Where does the appreciation for a game end, and obsession begins? There is indeed a fine line between being a simple fan and spending hours of your life entirely devoted to an obscure PlayStation game. That is indeed what happened to Ben Speight, after he first published his Overblood 2 walkthrough online.
Overblood 2 is the 1998 sequel to 1996’s Overblood, a little-known survival horror by Japanese studio Riverhill Soft. The sequel ditches most of the claustrophobic horror vibes from the original for Final Fantasy-style characters and locations, even though remaining firmly in the action adventure genre. Even the story does not seem to have much to do with the original, taking place in 2115, seventy years after the death of the Earth, until the very last beats. We follow main hero Acarno Brani, who will later be joined by investigator Chris Lanbecca and Navarro Jean.
Despite the original having its fair share of fans, the sequel was never released in the States. The 1999 Overblood 2, instead, went only to PAL consoles and ended up being relatively unknown, especially because the original release was even plagued by a game-breaking bug. Most people might be familiar, today, with Overblood and its sequel because of Gameinformer’s crew playing both of them in their Super Replay videos back in 2012. A Facebook community also formed pretty soon after the videos were published, rightfully called “I watched the entire Overblood Super Replay” (Pipo represent!), which is still alive today.
What caused Ben Speight to spend hours of his life devoted to Overblood 2? “I picked up the game in 2001. I was buying a bundle of games, a sort of 3 x 20 situation. I bought it just for the cover art, which looked interesting, [and I] always liked action adventure/survival vibes”. Ben remembers giving up on it pretty soon after being stuck at the beginning of the second level. “There was no walkthrough on the internet back then. A year later, I picked it up again, and started keeping notes on how to beat it. I decided to write a walkthrough, like how many chances do you get to be the first to do so? Then the PC I was writing on broke, I lost everything, so I gave up, but did keep the notes”.
Fast-forward to ten years later, Ben gets reached by emails of people who had seen his post asking for help and ask him “someone tracked down my work email, it was surprising to get a did you ever finish Overblood 2 email. Well, I did, so I thought maybe I should pick up my notes again and write. Also, maybe I should document how to find each item and secret in the game…”. In the end, that little walkthrough turned into a shrine dedicated to all things Overblood 2.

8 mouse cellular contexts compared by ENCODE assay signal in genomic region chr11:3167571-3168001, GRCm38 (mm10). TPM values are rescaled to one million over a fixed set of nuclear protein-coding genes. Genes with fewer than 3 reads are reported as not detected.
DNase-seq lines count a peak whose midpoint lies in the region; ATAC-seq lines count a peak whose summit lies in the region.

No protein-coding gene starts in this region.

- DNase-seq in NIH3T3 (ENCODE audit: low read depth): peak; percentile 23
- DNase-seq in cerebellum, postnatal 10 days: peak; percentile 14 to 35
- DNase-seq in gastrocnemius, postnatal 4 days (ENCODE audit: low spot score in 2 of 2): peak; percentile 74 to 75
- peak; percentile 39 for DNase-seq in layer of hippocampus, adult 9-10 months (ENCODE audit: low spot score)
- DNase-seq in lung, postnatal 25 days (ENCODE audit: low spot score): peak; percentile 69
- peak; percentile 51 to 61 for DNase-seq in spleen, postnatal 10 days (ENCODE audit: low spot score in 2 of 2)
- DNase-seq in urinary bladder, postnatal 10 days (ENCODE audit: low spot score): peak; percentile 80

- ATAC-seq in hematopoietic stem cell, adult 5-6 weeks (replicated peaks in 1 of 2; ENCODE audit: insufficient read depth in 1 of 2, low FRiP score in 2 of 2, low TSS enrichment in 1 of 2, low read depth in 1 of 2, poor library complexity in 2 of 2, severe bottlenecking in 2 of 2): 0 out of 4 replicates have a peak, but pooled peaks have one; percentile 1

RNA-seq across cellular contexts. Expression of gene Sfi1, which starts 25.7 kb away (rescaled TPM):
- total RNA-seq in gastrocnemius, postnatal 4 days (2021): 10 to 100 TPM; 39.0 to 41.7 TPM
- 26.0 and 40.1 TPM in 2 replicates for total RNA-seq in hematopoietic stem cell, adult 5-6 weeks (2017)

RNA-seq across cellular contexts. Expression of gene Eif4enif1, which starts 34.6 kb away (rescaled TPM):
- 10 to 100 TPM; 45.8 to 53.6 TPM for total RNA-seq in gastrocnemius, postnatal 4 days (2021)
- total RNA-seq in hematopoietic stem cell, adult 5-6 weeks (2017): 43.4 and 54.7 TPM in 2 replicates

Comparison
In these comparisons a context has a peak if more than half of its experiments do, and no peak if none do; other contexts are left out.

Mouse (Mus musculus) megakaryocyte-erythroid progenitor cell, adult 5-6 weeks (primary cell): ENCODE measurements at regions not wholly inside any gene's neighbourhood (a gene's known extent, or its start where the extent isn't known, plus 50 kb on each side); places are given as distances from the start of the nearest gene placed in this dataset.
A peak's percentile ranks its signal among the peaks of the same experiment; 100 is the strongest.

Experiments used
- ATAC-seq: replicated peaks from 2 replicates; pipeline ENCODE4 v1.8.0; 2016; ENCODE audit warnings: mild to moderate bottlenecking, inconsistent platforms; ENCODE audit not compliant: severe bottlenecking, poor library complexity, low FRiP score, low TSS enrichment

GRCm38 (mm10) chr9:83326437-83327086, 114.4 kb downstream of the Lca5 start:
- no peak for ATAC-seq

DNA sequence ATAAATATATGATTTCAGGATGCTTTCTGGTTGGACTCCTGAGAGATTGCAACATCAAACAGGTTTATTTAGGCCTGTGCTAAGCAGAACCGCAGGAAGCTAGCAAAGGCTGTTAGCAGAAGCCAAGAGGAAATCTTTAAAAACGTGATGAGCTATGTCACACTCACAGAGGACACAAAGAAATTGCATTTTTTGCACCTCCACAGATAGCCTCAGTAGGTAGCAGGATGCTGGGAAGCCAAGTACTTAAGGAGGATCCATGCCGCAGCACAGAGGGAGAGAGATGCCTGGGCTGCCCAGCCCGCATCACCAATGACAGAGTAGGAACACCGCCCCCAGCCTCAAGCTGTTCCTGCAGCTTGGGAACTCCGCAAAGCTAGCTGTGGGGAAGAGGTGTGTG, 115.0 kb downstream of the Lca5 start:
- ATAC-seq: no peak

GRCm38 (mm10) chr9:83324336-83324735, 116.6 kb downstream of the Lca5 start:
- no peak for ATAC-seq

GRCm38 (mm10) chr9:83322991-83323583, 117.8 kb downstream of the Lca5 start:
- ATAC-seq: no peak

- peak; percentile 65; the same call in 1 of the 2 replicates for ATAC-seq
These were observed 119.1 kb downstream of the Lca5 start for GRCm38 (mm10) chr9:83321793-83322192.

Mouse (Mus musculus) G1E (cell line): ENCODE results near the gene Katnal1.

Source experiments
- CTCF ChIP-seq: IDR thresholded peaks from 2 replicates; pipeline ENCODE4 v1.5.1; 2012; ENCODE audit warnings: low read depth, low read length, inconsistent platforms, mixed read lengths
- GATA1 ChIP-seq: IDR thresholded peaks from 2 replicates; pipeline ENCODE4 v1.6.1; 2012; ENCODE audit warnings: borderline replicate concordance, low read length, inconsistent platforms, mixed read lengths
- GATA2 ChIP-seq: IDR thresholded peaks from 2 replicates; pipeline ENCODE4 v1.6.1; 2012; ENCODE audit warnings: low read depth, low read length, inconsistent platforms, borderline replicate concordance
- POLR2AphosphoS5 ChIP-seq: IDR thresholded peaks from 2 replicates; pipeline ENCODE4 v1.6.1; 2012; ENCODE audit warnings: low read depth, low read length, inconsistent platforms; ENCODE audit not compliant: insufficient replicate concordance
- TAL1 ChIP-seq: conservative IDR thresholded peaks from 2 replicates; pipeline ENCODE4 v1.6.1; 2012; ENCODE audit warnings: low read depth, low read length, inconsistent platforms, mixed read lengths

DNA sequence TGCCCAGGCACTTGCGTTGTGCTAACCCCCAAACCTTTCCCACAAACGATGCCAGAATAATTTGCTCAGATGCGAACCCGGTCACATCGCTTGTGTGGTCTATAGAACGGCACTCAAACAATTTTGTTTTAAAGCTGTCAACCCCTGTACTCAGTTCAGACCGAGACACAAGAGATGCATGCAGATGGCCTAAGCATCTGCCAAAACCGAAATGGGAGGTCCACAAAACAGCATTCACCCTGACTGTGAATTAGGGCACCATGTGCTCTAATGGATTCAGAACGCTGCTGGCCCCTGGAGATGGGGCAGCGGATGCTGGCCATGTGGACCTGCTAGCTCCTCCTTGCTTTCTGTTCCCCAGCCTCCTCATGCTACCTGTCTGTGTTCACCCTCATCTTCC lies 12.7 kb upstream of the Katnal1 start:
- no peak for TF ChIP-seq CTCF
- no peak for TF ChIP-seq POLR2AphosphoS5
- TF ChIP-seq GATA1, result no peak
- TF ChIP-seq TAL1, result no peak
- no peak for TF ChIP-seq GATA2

Ben admits getting a lil’ bit obsessed over things like that. “I started to look at importing guides from Japan, that fleshed things out further. I wanted to do it right, play it again and get screenshots”. What started out small, got quite big as Ben started spending time on Yahoo auctions Japan, finding stuff and over time, people got in touch to send him stuff as well. “I have VHS given out to shops, posters, OSTs, extra discs, novel…”. He also spoke to several of the English actors, especially the voice acting director, Mark Estdale. He went on record saying “the script was awful” but he was forced to do it as it was, “since they told me it was perfect, we squirmed and the actors wept.”.
But sadly, the original release was plagued by a bug, as mentioned, which is also why Overblood 2 was re-released in 2001, finally fixed. “Someone explained to me that it happens because the game tries to load the wrong piece of code in a specific room. I’m sure most people who reviewed it originally, most of which scored it quite poorly, never realized it was a bug and never went very far in the game either”.
But what is so interesting about this obscure sequel to a quite obscure Resident Evil-clone? “For me it is the ambition, Overblood 2 tries to do a lot of different things. Now, it is easy to see the game is shit, but it was made by a minuscule team. There are lots of different locations, types of gameplay, solutions, cutscenes (some would argue too many). For its limited PS1 technology, it was very ambitious. Compared to the original, Overblood 2 went into a completely different direction, which a lot of people did not seem to like”.
While the work by Ben is not, of course, on the level of other websites saving gaming history, it is still of utmost importance. With the game never seeing release in the US, public interest seems to be pretty much non-existent and most of Overblood 2 memorabilia would be lost to time without Ben's work.
But, is the work on the website finished? Ben laughs, “honestly, I thought it was over after finishing the walkthrough!”. Naturally, he will continue archiving everything about Overblood 2 for the foreseeable future. “I won’t let the website disappear, I'll keep putting stuff there. I'd like to do a full documentary covering everything from start to finish.” Finally, I had to ask: Ben, are you trying to start an Overblood 2 cult? “Well, it would be a really small, very male-oriented cult... so probably not”.
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